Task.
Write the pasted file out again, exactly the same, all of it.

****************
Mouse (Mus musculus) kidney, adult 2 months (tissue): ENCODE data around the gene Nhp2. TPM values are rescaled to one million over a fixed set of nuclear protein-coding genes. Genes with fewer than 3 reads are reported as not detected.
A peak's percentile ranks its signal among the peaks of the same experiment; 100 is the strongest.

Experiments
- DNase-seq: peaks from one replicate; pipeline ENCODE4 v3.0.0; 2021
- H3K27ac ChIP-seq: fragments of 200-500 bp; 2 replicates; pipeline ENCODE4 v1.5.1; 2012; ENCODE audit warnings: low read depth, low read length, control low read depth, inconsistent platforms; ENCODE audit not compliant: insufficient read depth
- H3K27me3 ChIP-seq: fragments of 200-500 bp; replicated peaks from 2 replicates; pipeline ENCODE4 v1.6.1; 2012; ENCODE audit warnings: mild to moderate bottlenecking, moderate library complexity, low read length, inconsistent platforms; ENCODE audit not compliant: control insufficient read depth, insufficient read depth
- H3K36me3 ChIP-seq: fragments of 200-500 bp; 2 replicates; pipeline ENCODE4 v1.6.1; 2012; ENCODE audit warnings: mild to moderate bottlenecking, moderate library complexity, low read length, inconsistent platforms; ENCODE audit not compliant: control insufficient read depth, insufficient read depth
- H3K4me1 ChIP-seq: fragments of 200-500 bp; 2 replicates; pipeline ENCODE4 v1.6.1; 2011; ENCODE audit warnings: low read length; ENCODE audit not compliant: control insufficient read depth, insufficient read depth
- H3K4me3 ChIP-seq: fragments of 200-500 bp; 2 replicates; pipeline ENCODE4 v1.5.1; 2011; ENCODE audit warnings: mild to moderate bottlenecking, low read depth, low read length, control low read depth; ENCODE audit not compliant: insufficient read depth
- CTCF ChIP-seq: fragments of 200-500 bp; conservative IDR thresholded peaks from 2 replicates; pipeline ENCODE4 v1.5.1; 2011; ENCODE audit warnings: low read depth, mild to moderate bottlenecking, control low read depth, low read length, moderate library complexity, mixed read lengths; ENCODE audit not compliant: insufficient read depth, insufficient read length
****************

Mouse (Mus musculus) kidney, adult 2 months (tissue): ENCODE data around the gene Nhp2. TPM values are rescaled to one million over a fixed set of nuclear protein-coding genes. Genes with fewer than 3 reads are reported as not detected.
A peak's percentile ranks its signal among the peaks of the same experiment; 100 is the strongest.

Experiments
- DNase-seq: peaks from one replicate; pipeline ENCODE4 v3.0.0; 2021
- H3K27ac ChIP-seq: fragments of 200-500 bp; 2 replicates; pipeline ENCODE4 v1.5.1; 2012; ENCODE audit warnings: low read depth, low read length, control low read depth, inconsistent platforms; ENCODE audit not compliant: insufficient read depth
- H3K27me3 ChIP-seq: fragments of 200-500 bp; replicated peaks from 2 replicates; pipeline ENCODE4 v1.6.1; 2012; ENCODE audit warnings: mild to moderate bottlenecking, moderate library complexity, low read length, inconsistent platforms; ENCODE audit not compliant: control insufficient read depth, insufficient read depth
- H3K36me3 ChIP-seq: fragments of 200-500 bp; 2 replicates; pipeline ENCODE4 v1.6.1; 2012; ENCODE audit warnings: mild to moderate bottlenecking, moderate library complexity, low read length, inconsistent platforms; ENCODE audit not compliant: control insufficient read depth, insufficient read depth
- H3K4me1 ChIP-seq: fragments of 200-500 bp; 2 replicates; pipeline ENCODE4 v1.6.1; 2011; ENCODE audit warnings: low read length; ENCODE audit not compliant: control insufficient read depth, insufficient read depth
- H3K4me3 ChIP-seq: fragments of 200-500 bp; 2 replicates; pipeline ENCODE4 v1.5.1; 2011; ENCODE audit warnings: mild to moderate bottlenecking, low read depth, low read length, control low read depth; ENCODE audit not compliant: insufficient read depth
- CTCF ChIP-seq: fragments of 200-500 bp; conservative IDR thresholded peaks from 2 replicates; pipeline ENCODE4 v1.5.1; 2011; ENCODE audit warnings: low read depth, mild to moderate bottlenecking, control low read depth, low read length, moderate library complexity, mixed read lengths; ENCODE audit not compliant: insufficient read depth, insufficient read length